Celebrating 14 notable Black Philadelphians of the Twentieth Century

This week in North Philly Notes, we showcase BLAM! Black Lives Always Mattered, a graphic novel project coordinated by the Charles L. Blockson Afro-American Collection at Temple University and distributed by Temple University Press.

BLAM! Black Lives Always Mattered! Hidden African American Philadelphians of the Twentieth Century is a graphic novel that combines vivid illustrations and compelling text to create a groundbreaking, exciting, and accessible book. BLAM! highlights the lives of fourteen prominent African Americans.  They are: Julian Abele, Dr. Ethel Allen, Marian Anderson, W.E.B. Du Bois, Crystal Bird Fauset, Ruth Wright Hayre, Alain Locke, Walter Lomax, Frederick Massiah, Cecil B. Moore, John W. Mosley, Christopher Perry, Reverend Leon Sullivan, and Father Paul Washington.

With a Foreword by Lonnie G, Bunch, III, the Secretary of the Smithsonian Institution, BLAM! contains an Introduction by the Curator of the Charles L. Blockson Afro-American Collection, Dr. Diane Turner, and the Collection’s Librarian, Aslaku Berhanu, as well as statements by the writer, Dr. Sheena C. Howard, Associate Professor of Rider University, and by Art Director, Eric Battle, a renowned artist and illustrator.  Published by the Charles L. Blockson Afro-American Collection, BLAM! was created through the efforts and input of many people. It is a striking and powerful graphic novel which has the potential to have great educational impact on students, teachers, administrators, and on all those who read it.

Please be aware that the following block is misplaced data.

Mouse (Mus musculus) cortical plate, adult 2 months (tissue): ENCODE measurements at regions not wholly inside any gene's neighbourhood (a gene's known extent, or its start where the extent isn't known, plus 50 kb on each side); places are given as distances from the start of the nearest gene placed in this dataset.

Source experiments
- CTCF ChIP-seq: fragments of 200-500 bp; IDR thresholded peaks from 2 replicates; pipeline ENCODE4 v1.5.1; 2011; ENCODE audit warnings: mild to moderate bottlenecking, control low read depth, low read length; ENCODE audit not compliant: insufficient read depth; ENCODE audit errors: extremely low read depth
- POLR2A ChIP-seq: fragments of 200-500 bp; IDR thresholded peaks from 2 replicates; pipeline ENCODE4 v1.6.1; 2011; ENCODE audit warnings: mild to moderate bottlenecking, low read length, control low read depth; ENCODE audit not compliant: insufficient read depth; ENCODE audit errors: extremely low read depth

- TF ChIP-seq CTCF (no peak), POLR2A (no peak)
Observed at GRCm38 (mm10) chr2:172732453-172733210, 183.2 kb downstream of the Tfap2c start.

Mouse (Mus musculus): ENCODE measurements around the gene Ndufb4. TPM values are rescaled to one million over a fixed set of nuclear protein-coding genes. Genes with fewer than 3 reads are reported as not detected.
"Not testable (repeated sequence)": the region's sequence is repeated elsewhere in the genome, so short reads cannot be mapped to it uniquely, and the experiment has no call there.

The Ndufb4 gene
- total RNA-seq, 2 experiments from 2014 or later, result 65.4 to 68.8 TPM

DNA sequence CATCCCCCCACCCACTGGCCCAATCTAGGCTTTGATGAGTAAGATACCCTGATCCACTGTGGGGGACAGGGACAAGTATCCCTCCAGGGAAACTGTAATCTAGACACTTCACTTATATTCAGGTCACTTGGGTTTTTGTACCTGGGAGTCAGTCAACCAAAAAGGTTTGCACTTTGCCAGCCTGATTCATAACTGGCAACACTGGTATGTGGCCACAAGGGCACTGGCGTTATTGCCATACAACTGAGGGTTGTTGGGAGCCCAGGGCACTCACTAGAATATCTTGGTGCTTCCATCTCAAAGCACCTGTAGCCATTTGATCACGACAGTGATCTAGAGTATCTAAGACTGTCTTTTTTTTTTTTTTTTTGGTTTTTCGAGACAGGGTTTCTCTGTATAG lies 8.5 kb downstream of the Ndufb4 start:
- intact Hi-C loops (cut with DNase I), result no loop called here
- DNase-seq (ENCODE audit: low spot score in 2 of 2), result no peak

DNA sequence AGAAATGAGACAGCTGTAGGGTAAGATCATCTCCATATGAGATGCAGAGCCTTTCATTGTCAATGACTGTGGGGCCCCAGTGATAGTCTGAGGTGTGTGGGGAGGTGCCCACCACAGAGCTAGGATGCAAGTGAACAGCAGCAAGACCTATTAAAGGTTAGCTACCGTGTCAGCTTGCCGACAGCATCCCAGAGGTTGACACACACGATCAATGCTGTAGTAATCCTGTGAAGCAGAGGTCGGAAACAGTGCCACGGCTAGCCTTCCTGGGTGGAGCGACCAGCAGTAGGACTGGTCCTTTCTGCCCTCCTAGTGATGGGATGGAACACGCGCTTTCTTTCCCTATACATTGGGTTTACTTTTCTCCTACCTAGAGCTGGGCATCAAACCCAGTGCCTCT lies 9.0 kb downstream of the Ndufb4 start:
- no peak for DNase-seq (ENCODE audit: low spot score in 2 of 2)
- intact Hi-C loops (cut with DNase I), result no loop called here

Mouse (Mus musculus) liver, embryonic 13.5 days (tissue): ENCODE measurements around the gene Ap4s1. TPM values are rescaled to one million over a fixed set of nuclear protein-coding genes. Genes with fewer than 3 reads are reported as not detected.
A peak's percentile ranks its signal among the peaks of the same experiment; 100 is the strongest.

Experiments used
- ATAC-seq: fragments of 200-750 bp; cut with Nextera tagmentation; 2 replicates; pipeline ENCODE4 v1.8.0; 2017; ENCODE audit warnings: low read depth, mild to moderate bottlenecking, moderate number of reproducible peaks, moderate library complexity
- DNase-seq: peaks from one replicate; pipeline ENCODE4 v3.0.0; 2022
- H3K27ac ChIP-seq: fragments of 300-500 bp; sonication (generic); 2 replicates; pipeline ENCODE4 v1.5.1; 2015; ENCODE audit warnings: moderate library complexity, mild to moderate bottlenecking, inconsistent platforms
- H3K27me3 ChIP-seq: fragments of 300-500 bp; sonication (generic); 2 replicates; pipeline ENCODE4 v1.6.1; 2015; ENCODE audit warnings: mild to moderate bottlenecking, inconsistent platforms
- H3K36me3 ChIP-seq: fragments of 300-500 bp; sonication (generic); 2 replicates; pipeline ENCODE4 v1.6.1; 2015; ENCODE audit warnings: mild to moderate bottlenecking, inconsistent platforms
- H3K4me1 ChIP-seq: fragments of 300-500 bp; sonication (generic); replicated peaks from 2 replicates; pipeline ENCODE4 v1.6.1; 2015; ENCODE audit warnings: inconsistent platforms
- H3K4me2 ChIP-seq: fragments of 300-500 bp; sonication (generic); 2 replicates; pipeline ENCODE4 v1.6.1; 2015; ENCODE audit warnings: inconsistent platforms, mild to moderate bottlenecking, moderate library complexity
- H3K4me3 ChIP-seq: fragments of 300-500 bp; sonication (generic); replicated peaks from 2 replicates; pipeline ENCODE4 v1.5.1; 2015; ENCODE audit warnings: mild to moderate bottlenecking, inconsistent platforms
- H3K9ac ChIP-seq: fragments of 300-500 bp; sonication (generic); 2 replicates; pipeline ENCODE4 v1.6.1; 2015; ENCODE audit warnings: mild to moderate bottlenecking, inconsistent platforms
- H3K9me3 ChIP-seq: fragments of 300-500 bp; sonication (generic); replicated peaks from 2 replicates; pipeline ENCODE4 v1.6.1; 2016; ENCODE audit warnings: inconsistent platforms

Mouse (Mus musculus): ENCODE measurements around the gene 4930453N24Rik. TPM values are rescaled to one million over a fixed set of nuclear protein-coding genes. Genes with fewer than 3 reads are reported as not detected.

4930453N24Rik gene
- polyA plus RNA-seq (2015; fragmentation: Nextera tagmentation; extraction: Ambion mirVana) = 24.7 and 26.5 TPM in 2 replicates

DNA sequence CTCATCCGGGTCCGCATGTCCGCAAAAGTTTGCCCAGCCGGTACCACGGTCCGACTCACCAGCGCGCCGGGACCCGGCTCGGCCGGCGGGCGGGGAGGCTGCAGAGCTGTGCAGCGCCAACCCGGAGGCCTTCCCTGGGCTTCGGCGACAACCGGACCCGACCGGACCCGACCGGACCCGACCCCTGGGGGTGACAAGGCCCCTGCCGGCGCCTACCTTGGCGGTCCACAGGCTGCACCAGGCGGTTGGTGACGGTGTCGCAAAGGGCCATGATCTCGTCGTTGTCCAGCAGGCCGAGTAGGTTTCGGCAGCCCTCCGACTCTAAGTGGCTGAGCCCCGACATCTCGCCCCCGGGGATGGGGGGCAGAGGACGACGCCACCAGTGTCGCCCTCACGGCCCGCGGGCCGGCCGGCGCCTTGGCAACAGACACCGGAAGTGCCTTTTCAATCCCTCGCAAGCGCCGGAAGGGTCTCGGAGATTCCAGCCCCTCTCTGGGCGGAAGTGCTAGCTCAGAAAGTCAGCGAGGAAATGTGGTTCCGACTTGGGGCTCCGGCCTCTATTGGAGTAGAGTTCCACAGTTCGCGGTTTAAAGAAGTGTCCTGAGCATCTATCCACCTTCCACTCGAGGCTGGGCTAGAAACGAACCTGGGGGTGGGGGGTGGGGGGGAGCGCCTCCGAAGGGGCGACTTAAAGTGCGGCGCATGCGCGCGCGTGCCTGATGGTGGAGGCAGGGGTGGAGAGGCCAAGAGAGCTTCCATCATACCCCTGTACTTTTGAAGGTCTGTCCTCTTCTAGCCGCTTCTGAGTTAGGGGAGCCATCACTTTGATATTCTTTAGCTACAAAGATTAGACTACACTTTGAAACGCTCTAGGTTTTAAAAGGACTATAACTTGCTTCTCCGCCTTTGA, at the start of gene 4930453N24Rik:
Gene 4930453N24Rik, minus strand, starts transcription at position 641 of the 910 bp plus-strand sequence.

BLAM! can be used as an important teaching tool in and of itself, yet also can be utilized in combination with other educational methods by educators in their classrooms. At the end of the graphic novel, there are pages of Assignments and Activities for Students, as well as Ideas for Research Projects that individual students or a whole classroom of students can pursue. Moreover, many teachers will want to develop their own lesson plans and assignments around each chapter of this graphic novel. BLAM! will engage and excite students, setting them on a path to a deeper understanding of African American history. BLAM! also encourages its readers to use critical thinking and analytical skills. All levels of students, as well as the general public, can benefit from BLAM! For those students with limited reading abilities, the book will help them develop and strengthen literacy skills. All readers of BLAM! will be able to expand their ability to discover and continue to learn about African American history in terms of the lives and experiences of the individuals profiled in its pages. BLAM! also has the potential to inspire readers to learn about other individuals and ethnic groups who have been hidden from history. BLAM! will also pique the interest of readers to learn more about the Charles L. Blockson Afro-American Collection and its vast holdings on African American history and culture. They will find added value in visiting the collection and accessing the materials.

In this time of systemic racism, discord, disharmony, and racial misunderstanding, there are now efforts underway and laws enacted in some states to suppress the teaching of the difficult racial history of the United States. BLAM! is able to serve as a beacon of enlightenment, casting a light on the struggles and triumphs of the fourteen, prominent African Americans of the last century that are profiled in the book.  In its beautifully illustrated pages one learns about how these individuals contributed greatly to their communities, to their nation, and in some cases to the world. These individuals, whose legacies continue now and into the future, serve as sterling examples for all readers of BLAM! Their stories will inspire generations to come.

Temple University Press’ Fall 2022 Catalog